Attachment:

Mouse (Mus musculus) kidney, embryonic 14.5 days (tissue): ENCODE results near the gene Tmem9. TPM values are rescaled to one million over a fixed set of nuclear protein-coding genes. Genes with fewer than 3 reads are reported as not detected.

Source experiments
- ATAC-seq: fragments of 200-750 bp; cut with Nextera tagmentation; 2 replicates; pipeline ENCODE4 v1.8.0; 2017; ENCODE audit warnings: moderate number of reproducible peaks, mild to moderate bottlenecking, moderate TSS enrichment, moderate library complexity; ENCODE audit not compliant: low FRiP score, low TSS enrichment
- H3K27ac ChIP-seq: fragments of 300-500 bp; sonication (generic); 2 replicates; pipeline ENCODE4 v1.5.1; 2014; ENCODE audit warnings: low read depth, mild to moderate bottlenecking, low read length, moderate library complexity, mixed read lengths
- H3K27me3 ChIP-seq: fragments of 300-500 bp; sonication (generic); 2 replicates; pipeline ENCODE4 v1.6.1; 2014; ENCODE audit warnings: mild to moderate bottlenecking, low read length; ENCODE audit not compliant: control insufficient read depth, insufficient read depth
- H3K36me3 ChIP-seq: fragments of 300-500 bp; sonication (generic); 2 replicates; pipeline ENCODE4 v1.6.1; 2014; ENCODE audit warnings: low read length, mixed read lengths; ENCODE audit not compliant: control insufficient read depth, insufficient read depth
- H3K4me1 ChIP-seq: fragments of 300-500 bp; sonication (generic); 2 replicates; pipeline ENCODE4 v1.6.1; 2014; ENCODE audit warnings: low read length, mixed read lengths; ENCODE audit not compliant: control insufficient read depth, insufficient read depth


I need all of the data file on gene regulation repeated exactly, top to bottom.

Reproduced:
Mouse (Mus musculus) kidney, embryonic 14.5 days (tissue): ENCODE results near the gene Tmem9. TPM values are rescaled to one million over a fixed set of nuclear protein-coding genes. Genes with fewer than 3 reads are reported as not detected.

Source experiments
- ATAC-seq: fragments of 200-750 bp; cut with Nextera tagmentation; 2 replicates; pipeline ENCODE4 v1.8.0; 2017; ENCODE audit warnings: moderate number of reproducible peaks, mild to moderate bottlenecking, moderate TSS enrichment, moderate library complexity; ENCODE audit not compliant: low FRiP score, low TSS enrichment
- H3K27ac ChIP-seq: fragments of 300-500 bp; sonication (generic); 2 replicates; pipeline ENCODE4 v1.5.1; 2014; ENCODE audit warnings: low read depth, mild to moderate bottlenecking, low read length, moderate library complexity, mixed read lengths
- H3K27me3 ChIP-seq: fragments of 300-500 bp; sonication (generic); 2 replicates; pipeline ENCODE4 v1.6.1; 2014; ENCODE audit warnings: mild to moderate bottlenecking, low read length; ENCODE audit not compliant: control insufficient read depth, insufficient read depth
- H3K36me3 ChIP-seq: fragments of 300-500 bp; sonication (generic); 2 replicates; pipeline ENCODE4 v1.6.1; 2014; ENCODE audit warnings: low read length, mixed read lengths; ENCODE audit not compliant: control insufficient read depth, insufficient read depth
- H3K4me1 ChIP-seq: fragments of 300-500 bp; sonication (generic); 2 replicates; pipeline ENCODE4 v1.6.1; 2014; ENCODE audit warnings: low read length, mixed read lengths; ENCODE audit not compliant: control insufficient read depth, insufficient read depth